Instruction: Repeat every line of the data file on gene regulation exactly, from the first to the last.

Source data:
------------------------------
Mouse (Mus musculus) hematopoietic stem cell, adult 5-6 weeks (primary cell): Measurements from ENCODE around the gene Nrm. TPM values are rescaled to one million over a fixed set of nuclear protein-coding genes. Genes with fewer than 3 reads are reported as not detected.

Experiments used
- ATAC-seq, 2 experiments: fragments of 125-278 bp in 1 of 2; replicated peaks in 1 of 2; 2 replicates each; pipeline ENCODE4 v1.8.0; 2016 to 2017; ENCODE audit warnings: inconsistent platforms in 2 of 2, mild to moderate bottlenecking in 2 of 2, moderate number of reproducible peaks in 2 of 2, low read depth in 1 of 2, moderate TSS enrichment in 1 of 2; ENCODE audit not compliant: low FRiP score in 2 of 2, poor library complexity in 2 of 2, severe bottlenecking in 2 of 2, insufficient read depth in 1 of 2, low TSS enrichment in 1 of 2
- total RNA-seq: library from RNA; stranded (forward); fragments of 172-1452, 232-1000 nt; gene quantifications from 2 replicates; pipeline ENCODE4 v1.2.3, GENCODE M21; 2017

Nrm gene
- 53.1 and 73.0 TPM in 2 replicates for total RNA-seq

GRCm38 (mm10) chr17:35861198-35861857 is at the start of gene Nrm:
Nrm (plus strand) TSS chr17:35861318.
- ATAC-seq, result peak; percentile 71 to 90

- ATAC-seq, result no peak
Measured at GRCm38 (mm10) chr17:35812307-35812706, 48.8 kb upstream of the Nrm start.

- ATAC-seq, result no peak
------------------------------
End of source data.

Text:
Mouse (Mus musculus) hematopoietic stem cell, adult 5-6 weeks (primary cell): Measurements from ENCODE around the gene Nrm. TPM values are rescaled to one million over a fixed set of nuclear protein-coding genes. Genes with fewer than 3 reads are reported as not detected.

Experiments used
- ATAC-seq, 2 experiments: fragments of 125-278 bp in 1 of 2; replicated peaks in 1 of 2; 2 replicates each; pipeline ENCODE4 v1.8.0; 2016 to 2017; ENCODE audit warnings: inconsistent platforms in 2 of 2, mild to moderate bottlenecking in 2 of 2, moderate number of reproducible peaks in 2 of 2, low read depth in 1 of 2, moderate TSS enrichment in 1 of 2; ENCODE audit not compliant: low FRiP score in 2 of 2, poor library complexity in 2 of 2, severe bottlenecking in 2 of 2, insufficient read depth in 1 of 2, low TSS enrichment in 1 of 2
- total RNA-seq: library from RNA; stranded (forward); fragments of 172-1452, 232-1000 nt; gene quantifications from 2 replicates; pipeline ENCODE4 v1.2.3, GENCODE M21; 2017

Nrm gene
- 53.1 and 73.0 TPM in 2 replicates for total RNA-seq

GRCm38 (mm10) chr17:35861198-35861857 is at the start of gene Nrm:
Nrm (plus strand) TSS chr17:35861318.
- ATAC-seq, result peak; percentile 71 to 90

- ATAC-seq, result no peak
Measured at GRCm38 (mm10) chr17:35812307-35812706, 48.8 kb upstream of the Nrm start.

- ATAC-seq, result no peak